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By Jocelyn Rowley
Sports@lhvc.com 

Niwot shows improvement in home opener

 

September 7, 2018

Jocelyn Rowley

Quarterback Ayden Bartko (12) hands off to running back Liam Flanagan in the first quarter of Niwot’s home opener against Greeley Central on Aug. 30.

Niwot Head Coach Jeremy Lanter didn’t necessarily like the numbers he saw on the scoreboard after his team’s home opener against Greeley Central on Aug. 30, but he did like the numbers he saw on the field during the game.

Despite a two-touchdown loss, the Cougars improved in virtually every offensive and defensive category between weeks one and two, a trend the coach expects to continue.

“They’re working so hard on every aspect of the game,” Lanter said after the Cougars’ 20-6 loss to the Wildcats in front of a boisterous home crowd at Everly-Montgomery Field. “From how they prepare, how they go through a practice week, and how they focus before pre-game, everything’s moving in the right direction….If we keep making those improvements every week, we’re going to be good, we’re going to be tough.”

The improvements from week one were particularly striking on offense, where Niwot found some success both on the ground and in the air. Sophomore quarterback Ayden Bartko had his most productive game to date, going 11-for-30 for 96 yards, including a 43-yard pass to Julian Bell, followed by a nine-yard bootleg pass to Max Roberts for the first touchdown of his career.

It was also a career-night for second-year running back Liam Flanagan, who had 76 yards on 18 carries, his longest an early 18-yard scamper into Wildcats territory. In the first two games of 2018, the junior has 165 all-purpose yards, nearly tripling his 2017 total.

Offensive coordinator Stan Matsunaka was “encouraged” to see his prediction of a Cougar rebound in week two come true, and, like Lanter, expects to see the team continue to make weekly progress.

“Our offensive line started moving off the ball,” he said, crediting improved line play for the increase in productivity. The Cougars drove into Greeley Central territory repeatedly, and made it into the red zone twice. “It’s the second week, and they feel like they’ve actually seen the game speed now and, again, they’re so close….They should be encouraged, too.”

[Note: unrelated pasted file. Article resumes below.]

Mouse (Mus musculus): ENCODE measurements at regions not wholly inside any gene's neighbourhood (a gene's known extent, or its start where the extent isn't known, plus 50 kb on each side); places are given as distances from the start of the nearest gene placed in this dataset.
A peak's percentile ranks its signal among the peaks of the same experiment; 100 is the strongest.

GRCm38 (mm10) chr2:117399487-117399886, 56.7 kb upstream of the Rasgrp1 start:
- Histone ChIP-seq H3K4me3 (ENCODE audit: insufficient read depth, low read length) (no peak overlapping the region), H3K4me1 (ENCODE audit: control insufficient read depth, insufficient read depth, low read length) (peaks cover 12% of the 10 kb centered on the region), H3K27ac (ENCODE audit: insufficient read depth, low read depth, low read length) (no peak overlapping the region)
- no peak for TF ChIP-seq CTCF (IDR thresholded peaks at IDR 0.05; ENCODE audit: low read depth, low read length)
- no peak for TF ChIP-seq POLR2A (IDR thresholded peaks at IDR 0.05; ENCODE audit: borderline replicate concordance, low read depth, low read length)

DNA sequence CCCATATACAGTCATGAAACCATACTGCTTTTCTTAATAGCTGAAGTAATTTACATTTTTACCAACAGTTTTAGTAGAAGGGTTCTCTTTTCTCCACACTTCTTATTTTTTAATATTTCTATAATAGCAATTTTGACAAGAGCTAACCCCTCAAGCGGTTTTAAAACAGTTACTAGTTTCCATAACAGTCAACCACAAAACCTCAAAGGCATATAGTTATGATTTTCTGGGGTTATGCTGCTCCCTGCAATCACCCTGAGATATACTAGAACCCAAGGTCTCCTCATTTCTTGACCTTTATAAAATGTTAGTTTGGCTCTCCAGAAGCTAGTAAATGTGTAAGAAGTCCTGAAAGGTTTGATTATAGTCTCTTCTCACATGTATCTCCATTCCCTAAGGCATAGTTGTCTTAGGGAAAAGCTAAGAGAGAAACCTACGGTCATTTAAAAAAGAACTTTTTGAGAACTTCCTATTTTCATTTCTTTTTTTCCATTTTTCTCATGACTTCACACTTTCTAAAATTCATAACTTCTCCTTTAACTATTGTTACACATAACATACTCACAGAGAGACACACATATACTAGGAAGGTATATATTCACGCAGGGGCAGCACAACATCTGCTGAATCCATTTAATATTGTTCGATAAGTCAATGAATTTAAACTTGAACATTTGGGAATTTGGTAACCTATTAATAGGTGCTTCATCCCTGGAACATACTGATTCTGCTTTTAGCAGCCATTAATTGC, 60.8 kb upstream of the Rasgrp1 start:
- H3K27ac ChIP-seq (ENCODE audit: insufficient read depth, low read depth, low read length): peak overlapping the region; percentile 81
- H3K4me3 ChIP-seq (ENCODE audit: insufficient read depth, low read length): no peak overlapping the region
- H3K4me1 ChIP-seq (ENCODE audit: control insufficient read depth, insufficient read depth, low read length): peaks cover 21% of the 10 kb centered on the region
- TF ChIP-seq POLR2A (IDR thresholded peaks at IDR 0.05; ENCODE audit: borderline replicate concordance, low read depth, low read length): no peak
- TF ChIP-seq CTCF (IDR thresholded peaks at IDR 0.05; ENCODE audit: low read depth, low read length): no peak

Meanwhile, Lanter was impressed with something he didn’t see from the Cougars’ offensive line.

“This may have been the first Niwot game I’ve been a head coach at where we didn’t fumble a snap and we didn’t mess up a hand-off,” he said. “Our kids did such a good job of adjusting to things as the game was going on, those things weren’t issues for us this week. When you’re limiting the amount of turnovers you have and creating more opportunities, you’re giving yourself a chance.”

The Cougars’ defense also made clear strides over the previous week, showcased by senior DaeMonte Terry, who came up with big plays repeatedly for the Cougars, including a key fumble recovery in the fourth quarter. He also had four tackles on the night, and was the Cougars’ top kick returner, with 69 total yards.

“My coach told me if we make mistakes, we make mistakes,” Terry said, referring to the lessons learned after their Aug. 24 loss to George Washington. “We made mistakes this week, but we tried to let it roll off, and it worked. We put it behind us and just moved on to the next play.”

Other impact players on defense included senior Cory Rathburn, who had another eight tackles for the Cougars, bringing his team-leading total to 15, and Lucas Steiner, who had four tackles in his debut. Both were instrumental in containing Greeley Central on the ground. Senior Zack Vigil had an interception in the first quarter, and junior Erik Fernandez blocked a late Wild Cats punt.

Jocelyn Rowley

Senior DaeMonte Terry waits for a punt during Niwot’s home opener against Greeley Central on Aug. 30. Terry had 69 total kick return yards in the game.

Meanwhile, on special teams, senior Josh Palomares was unavailable in the first half due to a conflict with his soccer duties, but had two fourth quarter punts for 30 yards. Senior Jonathan Franco stepped up in his absence, averaging 35 yards on four punts.

To be sure, the 2018 Cougars are still a work in progress. Lanter acknowledged that the team’s inexperience will continue to cause “mental mistakes,” such as an ineligible receiver penalty that negated a Niwot touchdown in the second quarter. He also hopes to see gains in the defensive backfield, which has been vulnerable to deep runs and throws.

At the same time, both Lanter and Matsunaka said that the team is due for a breakout performance at any time.

We’re right there,” Lanter said. “I tell the kids this all the time, the analogy of pounding the stone. You don’t know when that stone is going to split, but you can see that it’s about to.”

 

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